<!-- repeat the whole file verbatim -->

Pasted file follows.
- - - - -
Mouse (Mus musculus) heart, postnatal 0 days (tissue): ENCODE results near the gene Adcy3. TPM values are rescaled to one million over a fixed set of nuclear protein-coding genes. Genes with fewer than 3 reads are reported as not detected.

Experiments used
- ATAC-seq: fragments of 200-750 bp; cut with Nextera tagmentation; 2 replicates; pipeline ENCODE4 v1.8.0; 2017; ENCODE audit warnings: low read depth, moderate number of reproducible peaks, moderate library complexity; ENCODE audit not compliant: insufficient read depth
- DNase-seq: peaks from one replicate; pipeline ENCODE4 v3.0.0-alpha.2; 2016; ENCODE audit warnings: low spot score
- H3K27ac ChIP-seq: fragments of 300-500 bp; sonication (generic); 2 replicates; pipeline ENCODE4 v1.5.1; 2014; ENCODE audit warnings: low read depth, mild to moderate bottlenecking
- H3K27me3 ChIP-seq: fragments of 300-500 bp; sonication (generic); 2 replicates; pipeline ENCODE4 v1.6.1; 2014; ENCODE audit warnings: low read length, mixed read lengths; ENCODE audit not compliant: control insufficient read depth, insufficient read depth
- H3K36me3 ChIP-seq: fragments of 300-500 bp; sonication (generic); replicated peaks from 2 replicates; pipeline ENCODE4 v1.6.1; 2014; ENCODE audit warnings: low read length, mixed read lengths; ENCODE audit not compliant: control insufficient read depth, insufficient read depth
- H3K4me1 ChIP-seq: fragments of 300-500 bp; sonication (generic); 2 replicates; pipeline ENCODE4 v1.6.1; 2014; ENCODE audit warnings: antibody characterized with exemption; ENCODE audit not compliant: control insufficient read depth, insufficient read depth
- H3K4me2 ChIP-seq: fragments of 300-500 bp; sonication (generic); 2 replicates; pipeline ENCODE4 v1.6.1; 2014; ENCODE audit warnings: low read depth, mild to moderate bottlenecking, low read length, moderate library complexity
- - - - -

Mouse (Mus musculus) heart, postnatal 0 days (tissue): ENCODE results near the gene Adcy3. TPM values are rescaled to one million over a fixed set of nuclear protein-coding genes. Genes with fewer than 3 reads are reported as not detected.

Experiments used
- ATAC-seq: fragments of 200-750 bp; cut with Nextera tagmentation; 2 replicates; pipeline ENCODE4 v1.8.0; 2017; ENCODE audit warnings: low read depth, moderate number of reproducible peaks, moderate library complexity; ENCODE audit not compliant: insufficient read depth
- DNase-seq: peaks from one replicate; pipeline ENCODE4 v3.0.0-alpha.2; 2016; ENCODE audit warnings: low spot score
- H3K27ac ChIP-seq: fragments of 300-500 bp; sonication (generic); 2 replicates; pipeline ENCODE4 v1.5.1; 2014; ENCODE audit warnings: low read depth, mild to moderate bottlenecking
- H3K27me3 ChIP-seq: fragments of 300-500 bp; sonication (generic); 2 replicates; pipeline ENCODE4 v1.6.1; 2014; ENCODE audit warnings: low read length, mixed read lengths; ENCODE audit not compliant: control insufficient read depth, insufficient read depth
- H3K36me3 ChIP-seq: fragments of 300-500 bp; sonication (generic); replicated peaks from 2 replicates; pipeline ENCODE4 v1.6.1; 2014; ENCODE audit warnings: low read length, mixed read lengths; ENCODE audit not compliant: control insufficient read depth, insufficient read depth
- H3K4me1 ChIP-seq: fragments of 300-500 bp; sonication (generic); 2 replicates; pipeline ENCODE4 v1.6.1; 2014; ENCODE audit warnings: antibody characterized with exemption; ENCODE audit not compliant: control insufficient read depth, insufficient read depth
- H3K4me2 ChIP-seq: fragments of 300-500 bp; sonication (generic); 2 replicates; pipeline ENCODE4 v1.6.1; 2014; ENCODE audit warnings: low read depth, mild to moderate bottlenecking, low read length, moderate library complexity